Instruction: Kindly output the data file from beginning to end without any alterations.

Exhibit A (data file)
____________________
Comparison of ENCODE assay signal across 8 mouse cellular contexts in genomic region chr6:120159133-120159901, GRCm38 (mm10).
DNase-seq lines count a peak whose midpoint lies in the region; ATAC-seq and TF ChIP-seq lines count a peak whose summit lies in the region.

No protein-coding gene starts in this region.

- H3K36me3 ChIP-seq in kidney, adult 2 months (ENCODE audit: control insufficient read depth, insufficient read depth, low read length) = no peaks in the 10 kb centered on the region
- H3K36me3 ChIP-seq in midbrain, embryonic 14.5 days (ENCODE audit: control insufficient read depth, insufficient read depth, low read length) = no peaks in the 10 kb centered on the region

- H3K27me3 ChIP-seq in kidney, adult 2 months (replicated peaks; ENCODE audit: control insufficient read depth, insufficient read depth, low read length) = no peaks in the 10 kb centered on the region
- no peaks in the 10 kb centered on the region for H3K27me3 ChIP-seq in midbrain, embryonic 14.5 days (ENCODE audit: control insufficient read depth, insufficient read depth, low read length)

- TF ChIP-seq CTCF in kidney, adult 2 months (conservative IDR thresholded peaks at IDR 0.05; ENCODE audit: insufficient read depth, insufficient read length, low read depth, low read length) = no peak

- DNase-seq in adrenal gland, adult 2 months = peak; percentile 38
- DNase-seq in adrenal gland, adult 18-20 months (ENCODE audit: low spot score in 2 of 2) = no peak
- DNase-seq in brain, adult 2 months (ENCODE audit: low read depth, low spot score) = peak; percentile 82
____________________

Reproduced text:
Comparison of ENCODE assay signal across 8 mouse cellular contexts in genomic region chr6:120159133-120159901, GRCm38 (mm10).
DNase-seq lines count a peak whose midpoint lies in the region; ATAC-seq and TF ChIP-seq lines count a peak whose summit lies in the region.

No protein-coding gene starts in this region.

- H3K36me3 ChIP-seq in kidney, adult 2 months (ENCODE audit: control insufficient read depth, insufficient read depth, low read length) = no peaks in the 10 kb centered on the region
- H3K36me3 ChIP-seq in midbrain, embryonic 14.5 days (ENCODE audit: control insufficient read depth, insufficient read depth, low read length) = no peaks in the 10 kb centered on the region

- H3K27me3 ChIP-seq in kidney, adult 2 months (replicated peaks; ENCODE audit: control insufficient read depth, insufficient read depth, low read length) = no peaks in the 10 kb centered on the region
- no peaks in the 10 kb centered on the region for H3K27me3 ChIP-seq in midbrain, embryonic 14.5 days (ENCODE audit: control insufficient read depth, insufficient read depth, low read length)

- TF ChIP-seq CTCF in kidney, adult 2 months (conservative IDR thresholded peaks at IDR 0.05; ENCODE audit: insufficient read depth, insufficient read length, low read depth, low read length) = no peak

- DNase-seq in adrenal gland, adult 2 months = peak; percentile 38
- DNase-seq in adrenal gland, adult 18-20 months (ENCODE audit: low spot score in 2 of 2) = no peak
- DNase-seq in brain, adult 2 months (ENCODE audit: low read depth, low spot score) = peak; percentile 82